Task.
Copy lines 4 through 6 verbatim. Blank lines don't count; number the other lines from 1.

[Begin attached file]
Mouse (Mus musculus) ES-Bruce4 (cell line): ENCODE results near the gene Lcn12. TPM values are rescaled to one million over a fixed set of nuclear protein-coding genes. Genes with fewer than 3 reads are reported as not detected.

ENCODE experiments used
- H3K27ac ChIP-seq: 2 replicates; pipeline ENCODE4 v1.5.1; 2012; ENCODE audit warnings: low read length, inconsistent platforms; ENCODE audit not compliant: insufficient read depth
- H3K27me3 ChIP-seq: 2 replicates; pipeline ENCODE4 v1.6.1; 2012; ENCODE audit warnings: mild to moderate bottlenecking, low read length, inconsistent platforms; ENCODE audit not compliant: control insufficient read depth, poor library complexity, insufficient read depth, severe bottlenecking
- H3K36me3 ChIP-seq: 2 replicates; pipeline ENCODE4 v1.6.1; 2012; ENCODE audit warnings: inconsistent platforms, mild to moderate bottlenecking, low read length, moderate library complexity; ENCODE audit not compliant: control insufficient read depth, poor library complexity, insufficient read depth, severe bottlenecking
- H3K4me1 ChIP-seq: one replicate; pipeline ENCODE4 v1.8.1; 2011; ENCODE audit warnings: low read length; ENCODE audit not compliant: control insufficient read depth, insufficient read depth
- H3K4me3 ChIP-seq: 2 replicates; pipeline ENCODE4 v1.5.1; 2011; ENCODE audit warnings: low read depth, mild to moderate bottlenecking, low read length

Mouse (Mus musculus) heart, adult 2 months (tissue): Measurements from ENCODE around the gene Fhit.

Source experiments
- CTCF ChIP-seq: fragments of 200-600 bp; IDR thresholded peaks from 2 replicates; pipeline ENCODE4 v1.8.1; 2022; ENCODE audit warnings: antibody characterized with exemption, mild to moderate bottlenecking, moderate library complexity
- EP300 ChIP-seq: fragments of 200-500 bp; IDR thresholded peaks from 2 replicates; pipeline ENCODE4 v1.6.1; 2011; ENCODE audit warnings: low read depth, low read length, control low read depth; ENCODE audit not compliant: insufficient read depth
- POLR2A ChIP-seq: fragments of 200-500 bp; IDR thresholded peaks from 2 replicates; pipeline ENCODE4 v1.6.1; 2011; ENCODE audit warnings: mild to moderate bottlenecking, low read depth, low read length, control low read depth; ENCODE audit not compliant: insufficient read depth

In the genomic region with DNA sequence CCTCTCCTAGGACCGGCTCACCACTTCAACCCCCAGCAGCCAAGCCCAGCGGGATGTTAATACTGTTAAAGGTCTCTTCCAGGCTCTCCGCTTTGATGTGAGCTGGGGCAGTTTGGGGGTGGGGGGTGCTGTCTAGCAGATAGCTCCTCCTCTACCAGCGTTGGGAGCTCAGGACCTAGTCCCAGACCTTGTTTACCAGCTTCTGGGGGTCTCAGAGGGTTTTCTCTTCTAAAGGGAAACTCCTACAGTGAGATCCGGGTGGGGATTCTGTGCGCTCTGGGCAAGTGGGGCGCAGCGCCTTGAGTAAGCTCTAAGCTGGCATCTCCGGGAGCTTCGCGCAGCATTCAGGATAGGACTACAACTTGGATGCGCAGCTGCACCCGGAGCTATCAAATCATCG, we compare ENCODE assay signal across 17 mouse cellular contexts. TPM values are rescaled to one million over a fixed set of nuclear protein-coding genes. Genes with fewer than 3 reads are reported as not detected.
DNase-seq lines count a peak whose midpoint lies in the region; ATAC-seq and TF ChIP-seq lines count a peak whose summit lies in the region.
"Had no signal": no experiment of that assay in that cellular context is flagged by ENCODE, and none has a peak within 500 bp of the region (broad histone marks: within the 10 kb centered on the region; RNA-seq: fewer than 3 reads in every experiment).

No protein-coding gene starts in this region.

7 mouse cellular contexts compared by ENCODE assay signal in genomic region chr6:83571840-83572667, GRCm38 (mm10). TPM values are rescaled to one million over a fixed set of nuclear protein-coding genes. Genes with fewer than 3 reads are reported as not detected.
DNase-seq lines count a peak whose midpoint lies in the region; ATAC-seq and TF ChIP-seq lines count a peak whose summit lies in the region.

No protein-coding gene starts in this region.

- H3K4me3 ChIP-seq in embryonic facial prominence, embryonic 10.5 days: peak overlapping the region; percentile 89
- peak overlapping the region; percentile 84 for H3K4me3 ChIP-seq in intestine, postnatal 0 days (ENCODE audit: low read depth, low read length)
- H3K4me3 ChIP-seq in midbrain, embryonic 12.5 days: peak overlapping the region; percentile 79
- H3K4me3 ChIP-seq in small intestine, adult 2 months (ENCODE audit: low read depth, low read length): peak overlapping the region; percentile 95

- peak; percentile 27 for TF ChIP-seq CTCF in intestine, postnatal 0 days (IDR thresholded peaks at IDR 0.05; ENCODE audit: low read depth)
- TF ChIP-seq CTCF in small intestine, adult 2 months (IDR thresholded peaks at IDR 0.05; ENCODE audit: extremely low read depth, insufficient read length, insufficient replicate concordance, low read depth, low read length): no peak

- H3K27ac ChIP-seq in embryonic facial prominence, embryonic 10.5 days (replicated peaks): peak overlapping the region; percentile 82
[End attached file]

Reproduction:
- H3K27me3 ChIP-seq: 2 replicates; pipeline ENCODE4 v1.6.1; 2012; ENCODE audit warnings: mild to moderate bottlenecking, low read length, inconsistent platforms; ENCODE audit not compliant: control insufficient read depth, poor library complexity, insufficient read depth, severe bottlenecking
- H3K36me3 ChIP-seq: 2 replicates; pipeline ENCODE4 v1.6.1; 2012; ENCODE audit warnings: inconsistent platforms, mild to moderate bottlenecking, low read length, moderate library complexity; ENCODE audit not compliant: control insufficient read depth, poor library complexity, insufficient read depth, severe bottlenecking
- H3K4me1 ChIP-seq: one replicate; pipeline ENCODE4 v1.8.1; 2011; ENCODE audit warnings: low read length; ENCODE audit not compliant: control insufficient read depth, insufficient read depth